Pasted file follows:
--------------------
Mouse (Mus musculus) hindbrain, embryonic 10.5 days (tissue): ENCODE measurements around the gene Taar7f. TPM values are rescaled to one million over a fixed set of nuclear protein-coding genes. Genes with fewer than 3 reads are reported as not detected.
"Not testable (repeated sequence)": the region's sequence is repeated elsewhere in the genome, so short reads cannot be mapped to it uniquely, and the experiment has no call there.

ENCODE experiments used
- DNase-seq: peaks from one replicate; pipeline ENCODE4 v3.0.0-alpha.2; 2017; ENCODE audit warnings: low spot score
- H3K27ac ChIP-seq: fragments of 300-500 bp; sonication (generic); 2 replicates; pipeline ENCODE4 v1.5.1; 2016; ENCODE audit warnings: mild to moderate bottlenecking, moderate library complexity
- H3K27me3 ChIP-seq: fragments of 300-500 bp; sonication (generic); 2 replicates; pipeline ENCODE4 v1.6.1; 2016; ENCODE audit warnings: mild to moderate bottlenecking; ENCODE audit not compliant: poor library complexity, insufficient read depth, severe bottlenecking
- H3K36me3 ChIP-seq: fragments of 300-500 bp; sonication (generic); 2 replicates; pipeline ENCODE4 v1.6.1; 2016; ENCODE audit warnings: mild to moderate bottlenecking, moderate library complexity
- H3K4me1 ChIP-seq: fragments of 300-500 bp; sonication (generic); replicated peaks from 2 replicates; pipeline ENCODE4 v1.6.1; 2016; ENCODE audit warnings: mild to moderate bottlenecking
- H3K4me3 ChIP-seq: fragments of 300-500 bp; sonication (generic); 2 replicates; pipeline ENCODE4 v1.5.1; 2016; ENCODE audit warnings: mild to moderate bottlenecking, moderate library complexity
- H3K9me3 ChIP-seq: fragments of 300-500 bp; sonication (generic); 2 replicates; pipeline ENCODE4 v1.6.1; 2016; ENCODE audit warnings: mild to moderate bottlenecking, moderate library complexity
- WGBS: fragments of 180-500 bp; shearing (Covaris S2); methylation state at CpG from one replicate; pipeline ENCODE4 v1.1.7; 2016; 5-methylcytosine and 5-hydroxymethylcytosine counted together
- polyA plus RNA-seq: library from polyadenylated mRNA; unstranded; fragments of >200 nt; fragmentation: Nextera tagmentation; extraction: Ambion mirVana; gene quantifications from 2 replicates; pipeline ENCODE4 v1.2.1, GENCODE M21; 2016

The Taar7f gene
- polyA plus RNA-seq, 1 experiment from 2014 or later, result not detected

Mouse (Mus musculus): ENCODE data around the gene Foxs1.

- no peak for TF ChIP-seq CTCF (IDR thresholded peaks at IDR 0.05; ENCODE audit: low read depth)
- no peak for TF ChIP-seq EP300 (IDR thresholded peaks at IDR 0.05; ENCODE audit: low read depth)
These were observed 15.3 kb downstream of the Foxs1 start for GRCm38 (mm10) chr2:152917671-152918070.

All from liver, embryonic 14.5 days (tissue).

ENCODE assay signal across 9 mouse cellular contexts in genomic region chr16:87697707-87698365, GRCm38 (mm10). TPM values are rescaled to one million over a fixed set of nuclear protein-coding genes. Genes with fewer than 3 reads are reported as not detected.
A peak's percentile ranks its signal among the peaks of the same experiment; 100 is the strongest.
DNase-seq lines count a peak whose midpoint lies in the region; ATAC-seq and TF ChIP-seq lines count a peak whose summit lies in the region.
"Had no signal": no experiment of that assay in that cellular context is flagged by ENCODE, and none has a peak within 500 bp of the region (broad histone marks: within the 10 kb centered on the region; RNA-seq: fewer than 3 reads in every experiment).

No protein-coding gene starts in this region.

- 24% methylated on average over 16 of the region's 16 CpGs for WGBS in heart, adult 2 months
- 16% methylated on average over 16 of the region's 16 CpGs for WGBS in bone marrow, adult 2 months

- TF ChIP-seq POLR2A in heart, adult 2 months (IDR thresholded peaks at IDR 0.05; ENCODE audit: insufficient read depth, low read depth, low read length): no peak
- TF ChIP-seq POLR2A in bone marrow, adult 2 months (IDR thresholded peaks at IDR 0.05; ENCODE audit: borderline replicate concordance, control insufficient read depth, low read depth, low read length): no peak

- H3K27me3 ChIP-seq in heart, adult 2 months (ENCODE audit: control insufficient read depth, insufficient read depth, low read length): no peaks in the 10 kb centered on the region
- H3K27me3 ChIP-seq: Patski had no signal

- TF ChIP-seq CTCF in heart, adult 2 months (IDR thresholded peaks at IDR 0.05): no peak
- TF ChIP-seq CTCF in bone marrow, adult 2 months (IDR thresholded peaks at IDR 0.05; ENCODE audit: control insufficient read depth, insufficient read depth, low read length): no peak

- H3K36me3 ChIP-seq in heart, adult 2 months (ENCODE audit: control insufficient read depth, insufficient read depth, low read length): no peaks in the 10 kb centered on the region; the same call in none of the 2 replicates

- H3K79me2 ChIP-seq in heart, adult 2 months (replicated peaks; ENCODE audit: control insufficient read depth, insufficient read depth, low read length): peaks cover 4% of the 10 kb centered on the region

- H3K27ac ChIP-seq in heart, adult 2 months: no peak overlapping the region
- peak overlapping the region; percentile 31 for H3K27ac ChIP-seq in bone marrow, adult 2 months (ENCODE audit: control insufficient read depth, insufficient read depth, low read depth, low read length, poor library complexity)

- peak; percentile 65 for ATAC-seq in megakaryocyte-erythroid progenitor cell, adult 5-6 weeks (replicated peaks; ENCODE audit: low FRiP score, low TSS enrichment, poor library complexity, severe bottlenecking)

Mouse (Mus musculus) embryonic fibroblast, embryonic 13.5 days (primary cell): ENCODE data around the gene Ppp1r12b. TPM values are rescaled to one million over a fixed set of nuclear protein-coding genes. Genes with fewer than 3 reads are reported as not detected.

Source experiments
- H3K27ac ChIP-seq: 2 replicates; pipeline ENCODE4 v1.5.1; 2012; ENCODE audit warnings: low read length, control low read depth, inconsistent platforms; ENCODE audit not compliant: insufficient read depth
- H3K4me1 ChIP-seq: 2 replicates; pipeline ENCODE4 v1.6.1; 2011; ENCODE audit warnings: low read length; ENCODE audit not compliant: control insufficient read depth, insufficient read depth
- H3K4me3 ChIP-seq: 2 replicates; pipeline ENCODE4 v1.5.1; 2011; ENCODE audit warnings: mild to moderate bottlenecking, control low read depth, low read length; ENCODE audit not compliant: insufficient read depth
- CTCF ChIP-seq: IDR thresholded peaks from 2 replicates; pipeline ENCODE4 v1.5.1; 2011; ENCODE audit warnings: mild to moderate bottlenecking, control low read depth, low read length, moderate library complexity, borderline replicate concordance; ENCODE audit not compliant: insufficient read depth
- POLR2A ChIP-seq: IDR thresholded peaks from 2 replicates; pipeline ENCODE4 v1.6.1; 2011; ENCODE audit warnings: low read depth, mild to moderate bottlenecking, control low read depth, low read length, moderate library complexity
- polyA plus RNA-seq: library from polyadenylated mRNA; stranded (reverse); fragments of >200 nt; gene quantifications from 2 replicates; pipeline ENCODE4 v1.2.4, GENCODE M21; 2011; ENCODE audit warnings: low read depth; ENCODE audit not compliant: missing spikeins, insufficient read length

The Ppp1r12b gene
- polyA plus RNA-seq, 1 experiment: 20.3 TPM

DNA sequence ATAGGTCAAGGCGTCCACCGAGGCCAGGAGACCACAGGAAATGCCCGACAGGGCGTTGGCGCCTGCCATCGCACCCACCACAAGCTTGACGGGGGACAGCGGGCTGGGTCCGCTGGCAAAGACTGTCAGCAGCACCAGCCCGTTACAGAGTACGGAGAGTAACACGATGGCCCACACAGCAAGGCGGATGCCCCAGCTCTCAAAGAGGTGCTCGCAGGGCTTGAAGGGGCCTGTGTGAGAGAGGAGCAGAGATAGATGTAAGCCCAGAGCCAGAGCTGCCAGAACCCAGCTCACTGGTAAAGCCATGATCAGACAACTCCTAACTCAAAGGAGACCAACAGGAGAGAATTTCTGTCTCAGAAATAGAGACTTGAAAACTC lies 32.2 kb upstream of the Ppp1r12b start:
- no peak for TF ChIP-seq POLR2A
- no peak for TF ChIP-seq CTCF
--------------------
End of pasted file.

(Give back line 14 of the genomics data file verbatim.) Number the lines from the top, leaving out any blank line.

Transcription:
- polyA plus RNA-seq, 1 experiment from 2014 or later, result not detected